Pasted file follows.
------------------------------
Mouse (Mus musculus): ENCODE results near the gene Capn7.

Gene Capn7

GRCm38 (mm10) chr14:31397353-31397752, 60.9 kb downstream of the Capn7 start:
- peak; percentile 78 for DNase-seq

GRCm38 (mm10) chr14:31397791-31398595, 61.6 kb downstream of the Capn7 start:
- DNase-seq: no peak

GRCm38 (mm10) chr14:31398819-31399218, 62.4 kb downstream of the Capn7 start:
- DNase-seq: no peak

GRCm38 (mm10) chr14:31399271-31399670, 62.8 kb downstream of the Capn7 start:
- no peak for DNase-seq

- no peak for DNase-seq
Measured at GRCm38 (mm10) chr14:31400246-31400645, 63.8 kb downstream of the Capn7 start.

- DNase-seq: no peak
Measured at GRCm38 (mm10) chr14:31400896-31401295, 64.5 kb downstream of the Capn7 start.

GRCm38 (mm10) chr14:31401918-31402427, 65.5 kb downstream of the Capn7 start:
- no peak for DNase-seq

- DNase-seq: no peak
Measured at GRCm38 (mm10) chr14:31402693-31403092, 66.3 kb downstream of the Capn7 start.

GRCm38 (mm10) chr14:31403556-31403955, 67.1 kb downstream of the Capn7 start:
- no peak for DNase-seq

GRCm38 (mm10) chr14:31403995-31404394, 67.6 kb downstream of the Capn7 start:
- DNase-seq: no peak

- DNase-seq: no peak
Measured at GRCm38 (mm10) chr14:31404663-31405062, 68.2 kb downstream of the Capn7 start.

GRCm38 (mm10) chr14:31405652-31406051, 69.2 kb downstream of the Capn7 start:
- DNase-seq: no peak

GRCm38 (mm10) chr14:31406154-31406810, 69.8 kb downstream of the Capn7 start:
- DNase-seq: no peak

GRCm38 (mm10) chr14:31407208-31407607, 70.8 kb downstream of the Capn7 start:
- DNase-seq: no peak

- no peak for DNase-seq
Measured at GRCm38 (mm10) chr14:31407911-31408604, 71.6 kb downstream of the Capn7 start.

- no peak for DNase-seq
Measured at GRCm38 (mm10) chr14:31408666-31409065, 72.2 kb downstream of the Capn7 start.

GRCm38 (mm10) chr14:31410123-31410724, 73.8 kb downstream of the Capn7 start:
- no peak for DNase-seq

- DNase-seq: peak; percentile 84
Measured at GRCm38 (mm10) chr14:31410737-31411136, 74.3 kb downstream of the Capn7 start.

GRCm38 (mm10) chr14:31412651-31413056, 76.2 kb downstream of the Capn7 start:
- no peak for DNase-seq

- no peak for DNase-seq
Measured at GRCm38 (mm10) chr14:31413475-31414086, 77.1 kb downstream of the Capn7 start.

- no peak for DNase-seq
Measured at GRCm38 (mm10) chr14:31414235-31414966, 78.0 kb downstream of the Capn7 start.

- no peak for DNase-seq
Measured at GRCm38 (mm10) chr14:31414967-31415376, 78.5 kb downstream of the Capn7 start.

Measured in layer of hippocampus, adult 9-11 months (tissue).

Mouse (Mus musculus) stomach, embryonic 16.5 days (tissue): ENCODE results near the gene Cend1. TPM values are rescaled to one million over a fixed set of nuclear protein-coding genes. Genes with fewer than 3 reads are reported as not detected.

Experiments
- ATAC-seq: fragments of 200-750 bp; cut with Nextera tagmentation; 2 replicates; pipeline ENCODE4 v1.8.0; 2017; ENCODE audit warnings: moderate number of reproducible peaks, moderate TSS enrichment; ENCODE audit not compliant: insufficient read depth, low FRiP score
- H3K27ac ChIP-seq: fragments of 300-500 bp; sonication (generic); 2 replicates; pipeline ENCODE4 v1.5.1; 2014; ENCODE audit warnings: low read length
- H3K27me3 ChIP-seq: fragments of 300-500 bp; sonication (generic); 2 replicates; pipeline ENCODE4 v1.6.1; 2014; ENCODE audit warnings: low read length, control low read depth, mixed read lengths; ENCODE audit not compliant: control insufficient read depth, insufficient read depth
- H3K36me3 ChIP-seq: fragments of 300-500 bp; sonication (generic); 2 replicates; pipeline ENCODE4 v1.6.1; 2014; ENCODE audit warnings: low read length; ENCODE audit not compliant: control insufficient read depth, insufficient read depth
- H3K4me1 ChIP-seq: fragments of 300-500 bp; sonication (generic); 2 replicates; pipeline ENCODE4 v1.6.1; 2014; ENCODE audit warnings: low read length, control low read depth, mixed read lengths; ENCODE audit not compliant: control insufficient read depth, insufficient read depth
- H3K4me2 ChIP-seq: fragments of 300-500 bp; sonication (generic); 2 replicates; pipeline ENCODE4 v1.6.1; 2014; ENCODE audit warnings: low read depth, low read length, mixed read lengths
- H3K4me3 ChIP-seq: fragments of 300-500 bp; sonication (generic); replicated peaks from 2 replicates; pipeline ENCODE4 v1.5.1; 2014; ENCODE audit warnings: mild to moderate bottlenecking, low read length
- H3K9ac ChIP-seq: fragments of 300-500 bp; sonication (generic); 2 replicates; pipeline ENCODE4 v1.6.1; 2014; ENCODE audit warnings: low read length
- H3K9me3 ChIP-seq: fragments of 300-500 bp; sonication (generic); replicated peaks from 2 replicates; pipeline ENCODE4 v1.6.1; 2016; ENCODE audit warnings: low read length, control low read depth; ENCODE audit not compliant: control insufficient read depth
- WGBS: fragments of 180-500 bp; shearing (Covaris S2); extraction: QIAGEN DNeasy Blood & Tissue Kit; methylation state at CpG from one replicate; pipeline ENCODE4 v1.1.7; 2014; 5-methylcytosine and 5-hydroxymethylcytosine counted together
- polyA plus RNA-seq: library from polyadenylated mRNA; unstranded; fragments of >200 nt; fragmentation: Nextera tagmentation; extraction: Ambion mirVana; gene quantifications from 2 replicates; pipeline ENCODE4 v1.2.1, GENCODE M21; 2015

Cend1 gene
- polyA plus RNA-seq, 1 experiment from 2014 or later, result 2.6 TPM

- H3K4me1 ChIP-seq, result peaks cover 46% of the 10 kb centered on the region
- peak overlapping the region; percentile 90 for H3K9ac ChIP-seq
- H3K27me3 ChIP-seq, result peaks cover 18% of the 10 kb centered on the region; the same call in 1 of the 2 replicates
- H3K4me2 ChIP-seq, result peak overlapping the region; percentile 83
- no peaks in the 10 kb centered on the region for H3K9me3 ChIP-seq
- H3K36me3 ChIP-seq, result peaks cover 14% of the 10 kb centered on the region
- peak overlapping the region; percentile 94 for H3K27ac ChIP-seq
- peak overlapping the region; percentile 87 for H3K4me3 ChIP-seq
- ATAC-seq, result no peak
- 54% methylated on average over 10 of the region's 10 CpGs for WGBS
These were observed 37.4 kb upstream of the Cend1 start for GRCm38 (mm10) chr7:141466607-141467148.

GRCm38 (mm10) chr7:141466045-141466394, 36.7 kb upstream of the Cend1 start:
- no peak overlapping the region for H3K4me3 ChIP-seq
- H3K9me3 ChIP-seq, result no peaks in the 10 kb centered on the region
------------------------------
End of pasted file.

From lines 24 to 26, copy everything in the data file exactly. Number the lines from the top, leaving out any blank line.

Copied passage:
Measured at GRCm38 (mm10) chr14:31404663-31405062, 68.2 kb downstream of the Capn7 start.

GRCm38 (mm10) chr14:31405652-31406051, 69.2 kb downstream of the Capn7 start:
- DNase-seq: no peak